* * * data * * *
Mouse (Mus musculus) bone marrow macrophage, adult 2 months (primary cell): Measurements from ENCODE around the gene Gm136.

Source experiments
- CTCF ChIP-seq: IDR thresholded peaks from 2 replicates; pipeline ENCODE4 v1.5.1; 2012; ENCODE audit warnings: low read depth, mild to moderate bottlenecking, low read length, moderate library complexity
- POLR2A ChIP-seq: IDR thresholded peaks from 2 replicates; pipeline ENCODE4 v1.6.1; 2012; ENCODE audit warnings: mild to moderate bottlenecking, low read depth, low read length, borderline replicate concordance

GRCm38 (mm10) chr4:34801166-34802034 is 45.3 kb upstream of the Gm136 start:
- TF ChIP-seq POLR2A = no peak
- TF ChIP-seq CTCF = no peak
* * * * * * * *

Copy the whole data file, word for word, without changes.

Mouse (Mus musculus) bone marrow macrophage, adult 2 months (primary cell): Measurements from ENCODE around the gene Gm136.

Source experiments
- CTCF ChIP-seq: IDR thresholded peaks from 2 replicates; pipeline ENCODE4 v1.5.1; 2012; ENCODE audit warnings: low read depth, mild to moderate bottlenecking, low read length, moderate library complexity
- POLR2A ChIP-seq: IDR thresholded peaks from 2 replicates; pipeline ENCODE4 v1.6.1; 2012; ENCODE audit warnings: mild to moderate bottlenecking, low read depth, low read length, borderline replicate concordance

GRCm38 (mm10) chr4:34801166-34802034 is 45.3 kb upstream of the Gm136 start:
- TF ChIP-seq POLR2A = no peak
- TF ChIP-seq CTCF = no peak